HOME



Daryl Lindsay
Sir Ernest Daryl Lindsay (31 December 1889, in Creswick, Victoria (Australia), Victoria – 25 December 1976, in Mornington, Victoria, Mornington) was an Australian artist and member of the creative Lindsay family. Early life He was the youngest son in a large family born to Anglo-Irish surgeon Robert Charles Alexander and Jane Elizabeth Lindsay (née Williams), of Creswick, Victoria, who had ten children. Daryl and his brothers Percy (the eldest), Lionel Lindsay, Lionel, and Norman Lindsay, Norman, achieved distinction in the arts. Ruby, also an artist, became well known in artistic circles as the wife of the cartoonist/illustrator/journalist Will Dyson. Prior to World War I, Daryl became a Jackaroo (trainee), jackaroo near Collarenebri and later served in the war in France. In England he became a medical artist for the First Australian Imperial Force, Australian Imperial Force. He made many contacts in the art world and studied at the Slade School of Art in London. Daryl had m ...
[...More Info...]      
[...Related Items...]



picture info

Creswick
Creswick is a town in west-central Victoria, Australia, Victoria, Australia, 18 kilometres north of Ballarat, Victoria, Ballarat and 122 kilometres northwest of Melbourne, in the Shire of Hepburn. It is 430 metres above sea level. At the Census in Australia#2016, 2016 census, Creswick had a 2016_Australian_census, population of 3,170. Creswick was named after the Creswick family, the pioneer settlers of the region. History The area was inhabited by the Dja Dja Wurrung people before white settlement. The pioneer white settlers were Henry, Charles and John Creswick, three brothers who started a large sheep station in 1842. Creswick is a former gold-mining town, established during the Victorian gold rushes in the 1850s. The Post Office opened on 1 September 1854 but was named Creswick's Creek until around 1857. The population reached a peak of 25,000 during the gold rush. Today, local industries include forestry, grazing and agriculture. Creswick was the site of the ...
[...More Info...]      
[...Related Items...]



picture info

Commonwealth Art Advisory Board
The National Gallery of Australia (originally the Australian National Gallery) is the national art museum of Australia as well as one of the list of largest art museums, largest art museums in Australia, holding more than 166,000 works of art. Located in Canberra in the Australian Capital Territory, it was established in 1967 by the Government of Australia, Australian government as a national public art museum. Establishment Prominent Australian artist Tom Roberts had lobbied various Australian prime ministers, starting with the first, Edmund Barton. Prime Minister Andrew Fisher accepted the idea in 1910, and the following year Parliament established a bipartisan committee of six political leaders—the ''Historic Memorials Committee''. The Committee decided that the government should collect portraits of Australian Governor-General of Australia, governors-general, parliamentary leaders and the principal "fathers" of Federation of Australia, federation to be painted by Austra ...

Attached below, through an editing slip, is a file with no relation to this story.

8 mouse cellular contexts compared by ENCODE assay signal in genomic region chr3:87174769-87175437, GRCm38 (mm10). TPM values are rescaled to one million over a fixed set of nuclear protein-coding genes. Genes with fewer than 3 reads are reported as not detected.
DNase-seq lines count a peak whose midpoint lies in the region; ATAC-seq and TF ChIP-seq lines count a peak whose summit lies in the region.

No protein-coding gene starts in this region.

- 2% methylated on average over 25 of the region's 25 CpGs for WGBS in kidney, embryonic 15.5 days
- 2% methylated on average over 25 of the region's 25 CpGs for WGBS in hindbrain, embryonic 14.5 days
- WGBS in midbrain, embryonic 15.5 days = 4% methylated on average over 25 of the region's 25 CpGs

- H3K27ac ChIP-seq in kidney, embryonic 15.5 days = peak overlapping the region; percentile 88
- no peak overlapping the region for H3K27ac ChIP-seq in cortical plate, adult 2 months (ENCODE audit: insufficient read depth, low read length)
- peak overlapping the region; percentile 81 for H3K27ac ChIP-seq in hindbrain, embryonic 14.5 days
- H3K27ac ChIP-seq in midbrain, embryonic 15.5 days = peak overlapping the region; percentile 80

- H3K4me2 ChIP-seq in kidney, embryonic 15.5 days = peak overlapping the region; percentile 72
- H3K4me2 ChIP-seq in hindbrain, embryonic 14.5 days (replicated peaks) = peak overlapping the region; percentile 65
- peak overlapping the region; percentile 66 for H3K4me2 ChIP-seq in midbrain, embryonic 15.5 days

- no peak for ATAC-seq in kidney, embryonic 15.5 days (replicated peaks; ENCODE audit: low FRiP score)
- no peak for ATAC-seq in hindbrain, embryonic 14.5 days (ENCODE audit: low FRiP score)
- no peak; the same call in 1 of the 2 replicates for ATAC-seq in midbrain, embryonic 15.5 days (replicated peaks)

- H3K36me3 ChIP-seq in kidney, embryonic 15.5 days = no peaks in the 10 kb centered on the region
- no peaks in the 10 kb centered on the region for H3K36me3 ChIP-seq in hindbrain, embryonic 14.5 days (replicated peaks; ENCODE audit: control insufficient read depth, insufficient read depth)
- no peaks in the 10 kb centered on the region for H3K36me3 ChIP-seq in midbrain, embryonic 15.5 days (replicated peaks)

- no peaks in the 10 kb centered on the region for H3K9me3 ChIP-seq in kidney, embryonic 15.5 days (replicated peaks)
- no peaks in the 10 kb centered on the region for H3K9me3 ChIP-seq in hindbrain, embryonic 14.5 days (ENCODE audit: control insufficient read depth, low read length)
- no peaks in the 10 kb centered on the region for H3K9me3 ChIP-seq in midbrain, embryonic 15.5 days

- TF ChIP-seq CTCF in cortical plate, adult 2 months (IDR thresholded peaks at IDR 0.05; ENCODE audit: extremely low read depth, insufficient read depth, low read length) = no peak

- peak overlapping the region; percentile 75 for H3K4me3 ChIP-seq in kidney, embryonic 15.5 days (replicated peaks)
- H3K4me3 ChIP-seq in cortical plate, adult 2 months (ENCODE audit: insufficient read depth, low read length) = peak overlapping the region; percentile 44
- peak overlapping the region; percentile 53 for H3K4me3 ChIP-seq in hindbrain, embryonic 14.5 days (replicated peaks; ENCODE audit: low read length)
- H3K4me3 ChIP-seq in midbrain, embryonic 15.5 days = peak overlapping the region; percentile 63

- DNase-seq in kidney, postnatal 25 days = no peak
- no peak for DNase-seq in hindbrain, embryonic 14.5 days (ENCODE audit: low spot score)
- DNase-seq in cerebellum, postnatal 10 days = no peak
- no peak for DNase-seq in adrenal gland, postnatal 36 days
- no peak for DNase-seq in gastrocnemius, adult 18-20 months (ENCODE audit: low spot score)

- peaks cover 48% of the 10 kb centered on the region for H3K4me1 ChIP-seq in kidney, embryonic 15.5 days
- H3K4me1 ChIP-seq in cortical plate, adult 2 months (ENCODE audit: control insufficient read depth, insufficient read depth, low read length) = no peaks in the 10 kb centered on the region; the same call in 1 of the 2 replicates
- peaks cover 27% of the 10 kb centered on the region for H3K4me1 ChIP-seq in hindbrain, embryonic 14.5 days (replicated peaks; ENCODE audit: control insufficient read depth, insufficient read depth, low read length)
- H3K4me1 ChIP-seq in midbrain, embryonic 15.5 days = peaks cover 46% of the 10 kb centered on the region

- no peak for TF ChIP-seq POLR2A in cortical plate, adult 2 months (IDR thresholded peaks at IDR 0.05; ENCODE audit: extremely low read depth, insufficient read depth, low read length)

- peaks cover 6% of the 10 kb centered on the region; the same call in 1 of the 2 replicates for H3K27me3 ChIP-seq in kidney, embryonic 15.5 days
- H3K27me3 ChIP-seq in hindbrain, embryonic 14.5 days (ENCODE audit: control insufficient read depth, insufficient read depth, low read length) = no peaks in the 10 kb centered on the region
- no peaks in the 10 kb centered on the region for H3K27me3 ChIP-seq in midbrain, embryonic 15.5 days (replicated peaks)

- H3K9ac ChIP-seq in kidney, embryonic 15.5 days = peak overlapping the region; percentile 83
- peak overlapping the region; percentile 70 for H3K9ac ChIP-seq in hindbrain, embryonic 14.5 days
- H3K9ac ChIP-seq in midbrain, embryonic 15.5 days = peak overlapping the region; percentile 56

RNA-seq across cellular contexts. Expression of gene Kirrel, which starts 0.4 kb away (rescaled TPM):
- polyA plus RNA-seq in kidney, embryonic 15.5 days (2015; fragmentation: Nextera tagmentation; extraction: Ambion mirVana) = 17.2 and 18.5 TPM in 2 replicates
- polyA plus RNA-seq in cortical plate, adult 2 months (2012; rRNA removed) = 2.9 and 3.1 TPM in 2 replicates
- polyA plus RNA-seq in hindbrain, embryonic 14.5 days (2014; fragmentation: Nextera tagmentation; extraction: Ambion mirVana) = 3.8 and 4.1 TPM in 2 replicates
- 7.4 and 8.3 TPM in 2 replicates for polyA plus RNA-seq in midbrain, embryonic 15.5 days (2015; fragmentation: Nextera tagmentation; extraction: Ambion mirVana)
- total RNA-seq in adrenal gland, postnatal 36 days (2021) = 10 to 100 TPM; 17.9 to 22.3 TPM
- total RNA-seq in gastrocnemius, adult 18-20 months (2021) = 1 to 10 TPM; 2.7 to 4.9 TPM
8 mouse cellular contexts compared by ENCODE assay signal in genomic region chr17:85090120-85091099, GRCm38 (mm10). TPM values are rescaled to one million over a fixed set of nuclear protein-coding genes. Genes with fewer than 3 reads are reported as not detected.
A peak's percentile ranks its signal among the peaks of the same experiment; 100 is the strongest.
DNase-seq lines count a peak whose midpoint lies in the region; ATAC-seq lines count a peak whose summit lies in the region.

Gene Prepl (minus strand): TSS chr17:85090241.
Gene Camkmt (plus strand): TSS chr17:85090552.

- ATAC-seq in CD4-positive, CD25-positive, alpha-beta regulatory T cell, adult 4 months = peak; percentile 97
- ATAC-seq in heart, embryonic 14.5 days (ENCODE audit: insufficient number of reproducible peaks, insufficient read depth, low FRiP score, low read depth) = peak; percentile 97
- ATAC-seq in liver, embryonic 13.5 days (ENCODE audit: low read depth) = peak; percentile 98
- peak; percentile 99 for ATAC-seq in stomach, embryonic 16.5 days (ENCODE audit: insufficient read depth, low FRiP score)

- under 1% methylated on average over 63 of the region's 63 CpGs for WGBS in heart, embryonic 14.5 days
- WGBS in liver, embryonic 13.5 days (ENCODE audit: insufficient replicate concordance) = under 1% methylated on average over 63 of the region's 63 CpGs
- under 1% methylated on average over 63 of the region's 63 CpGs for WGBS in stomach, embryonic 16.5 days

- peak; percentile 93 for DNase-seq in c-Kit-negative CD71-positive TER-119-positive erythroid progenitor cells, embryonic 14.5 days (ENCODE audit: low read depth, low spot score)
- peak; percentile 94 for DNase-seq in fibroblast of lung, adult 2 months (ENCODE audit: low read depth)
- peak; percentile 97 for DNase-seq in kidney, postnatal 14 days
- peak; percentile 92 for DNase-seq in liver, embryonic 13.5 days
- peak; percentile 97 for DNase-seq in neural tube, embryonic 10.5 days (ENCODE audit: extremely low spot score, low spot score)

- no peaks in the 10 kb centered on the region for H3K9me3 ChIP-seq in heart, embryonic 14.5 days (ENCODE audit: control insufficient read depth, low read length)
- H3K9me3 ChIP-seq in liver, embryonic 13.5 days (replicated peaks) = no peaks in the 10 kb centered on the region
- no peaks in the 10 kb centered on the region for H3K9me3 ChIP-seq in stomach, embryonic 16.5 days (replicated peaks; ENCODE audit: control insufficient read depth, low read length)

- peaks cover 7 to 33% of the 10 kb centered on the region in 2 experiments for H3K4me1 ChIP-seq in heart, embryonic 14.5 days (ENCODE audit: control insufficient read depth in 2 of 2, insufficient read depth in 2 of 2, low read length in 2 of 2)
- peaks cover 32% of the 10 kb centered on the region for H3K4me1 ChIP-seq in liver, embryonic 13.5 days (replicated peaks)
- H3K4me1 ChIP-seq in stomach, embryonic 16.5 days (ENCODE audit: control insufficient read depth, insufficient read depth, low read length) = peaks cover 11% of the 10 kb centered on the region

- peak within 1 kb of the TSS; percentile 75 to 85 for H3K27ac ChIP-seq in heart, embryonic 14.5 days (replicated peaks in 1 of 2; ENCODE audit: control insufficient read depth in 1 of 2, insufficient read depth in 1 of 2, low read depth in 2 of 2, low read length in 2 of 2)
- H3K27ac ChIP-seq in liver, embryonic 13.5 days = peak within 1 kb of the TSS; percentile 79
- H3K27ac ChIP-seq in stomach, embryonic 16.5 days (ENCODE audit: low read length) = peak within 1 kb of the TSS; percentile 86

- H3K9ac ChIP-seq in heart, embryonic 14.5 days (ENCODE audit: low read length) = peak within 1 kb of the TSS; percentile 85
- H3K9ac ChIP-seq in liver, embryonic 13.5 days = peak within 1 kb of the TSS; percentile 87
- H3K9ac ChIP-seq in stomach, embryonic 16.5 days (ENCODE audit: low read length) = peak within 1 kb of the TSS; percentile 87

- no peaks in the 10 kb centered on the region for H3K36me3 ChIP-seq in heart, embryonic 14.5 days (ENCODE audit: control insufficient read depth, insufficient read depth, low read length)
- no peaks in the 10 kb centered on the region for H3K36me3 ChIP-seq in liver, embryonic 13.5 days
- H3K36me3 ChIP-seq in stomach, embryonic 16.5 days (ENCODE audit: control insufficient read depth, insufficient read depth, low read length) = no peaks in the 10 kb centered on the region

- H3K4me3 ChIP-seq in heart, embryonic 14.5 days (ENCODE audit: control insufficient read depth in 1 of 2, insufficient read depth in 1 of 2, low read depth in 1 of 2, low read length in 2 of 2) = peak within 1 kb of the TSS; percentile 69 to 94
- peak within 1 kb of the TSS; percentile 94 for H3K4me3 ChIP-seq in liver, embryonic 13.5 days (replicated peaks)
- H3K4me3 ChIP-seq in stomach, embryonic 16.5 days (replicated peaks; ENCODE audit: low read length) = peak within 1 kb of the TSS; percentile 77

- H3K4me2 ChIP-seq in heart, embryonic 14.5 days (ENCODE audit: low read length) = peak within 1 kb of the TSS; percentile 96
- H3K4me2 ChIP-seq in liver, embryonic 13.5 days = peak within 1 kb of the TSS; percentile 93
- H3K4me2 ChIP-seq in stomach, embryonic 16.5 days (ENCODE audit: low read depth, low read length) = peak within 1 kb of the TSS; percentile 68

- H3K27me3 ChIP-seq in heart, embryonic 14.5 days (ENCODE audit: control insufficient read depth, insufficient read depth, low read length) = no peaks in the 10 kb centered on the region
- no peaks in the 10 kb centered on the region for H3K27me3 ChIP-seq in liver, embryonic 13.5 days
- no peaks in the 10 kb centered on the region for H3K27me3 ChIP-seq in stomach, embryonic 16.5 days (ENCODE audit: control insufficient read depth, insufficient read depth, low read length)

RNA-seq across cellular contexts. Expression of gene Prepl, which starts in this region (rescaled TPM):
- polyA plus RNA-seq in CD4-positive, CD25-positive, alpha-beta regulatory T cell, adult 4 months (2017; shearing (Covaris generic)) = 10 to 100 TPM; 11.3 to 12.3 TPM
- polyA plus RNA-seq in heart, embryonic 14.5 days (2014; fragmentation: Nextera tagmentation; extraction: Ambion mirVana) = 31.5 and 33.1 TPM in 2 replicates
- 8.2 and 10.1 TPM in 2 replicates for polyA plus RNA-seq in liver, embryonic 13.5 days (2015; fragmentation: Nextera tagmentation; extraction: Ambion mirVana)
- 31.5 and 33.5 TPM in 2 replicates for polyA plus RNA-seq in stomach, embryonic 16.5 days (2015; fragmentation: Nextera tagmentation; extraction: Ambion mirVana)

[...More Info...]      
[...Related Items...]



picture info

Australian Knights Bachelor
Australians, colloquially referred to as "Aussies", are the citizens, nationality, nationals and individuals associated with the country of Australia. Between 1788 and the Second World War, the vast majority of settlers and immigrants came from the Anglo-Celtic Australians, British Isles (principally English Australians, England, Irish Australians, Ireland and Scottish Australians, Scotland), although there was significant immigration from Chinese Australians, China and German Australians, Germany during the 19th century. Many early British settlements were List of Australian penal colonies, penal colonies to house Convicts in Australia, transported convicts. immigration to Australia, Immigration of "free settlers" increased exponentially from the 1850s, following Australian gold rushes, a series of gold rushes. In the decades immediately following the Second World War, Australia received a Post-war immigration to Australia, large wave of immigration from across European Aus ...
[...More Info...]      
[...Related Items...]



picture info

1976 Deaths
Events January * January January is the first month of the year in the Julian calendar, Julian and Gregorian calendars and the first of seven months to have a length of 31 days. The first day of the month is known as New Year's Day. It is, on average, the coldest mon ... – The Cray-1 The Cray-1 was a supercomputer A supercomputer is a computer with a high level of performance as compared to a general-purpose computer. The performance of a supercomputer is commonly measured in floating-point operations per second (FLOPS) ..., the first commercially developed supercomputer upright=1.5, Computing power of the top 1 supercomputer each year, measured in FLOPS A supercomputer is a computer with a high level of performance as compared to a general-purpose computer. The performance of a supercomputer is commonly mea ..., is released by Seymour Cray Seymour Roger Cray (September 28, 1925 – October 5, 1996
[...More Info...]      
[...Related Items...]



picture info

1890 Births
Year 189 ( CLXXXIX) was a common year starting on Wednesday A common year starting on Wednesday is any non-leap year A leap year (also known as an intercalary year or wikt:bissextile, bissextile year) is a calendar year that contains an additional day (or, in the case of a lunisolar calendar, a month) add ... (link will display the full calendar) of the Julian calendar The Julian calendar, proposed by Julius Caesar Gaius Julius Caesar (; 12 July 100 BC – 15 March 44 BC) was a Roman Roman or Romans usually refers to: *Rome, the capital city of Italy *Ancient Rome, Roman civilization from 8th century B .... At the time, it was known as the Year of the Consulship of Silanus and Silanus (or, less frequently, year 942 ''Ab urbe condita 300px, Antoninianus of Pacatianus, Roman usurper, usurper of Roman emperor Philip the Arab, Philip in 248. It reads ''ROMAE AETERAEANOMIL ESIMOET PRIMO'', 'To eternal Rome, in its one thousand and first year.' ''Ab urbe condita'' ...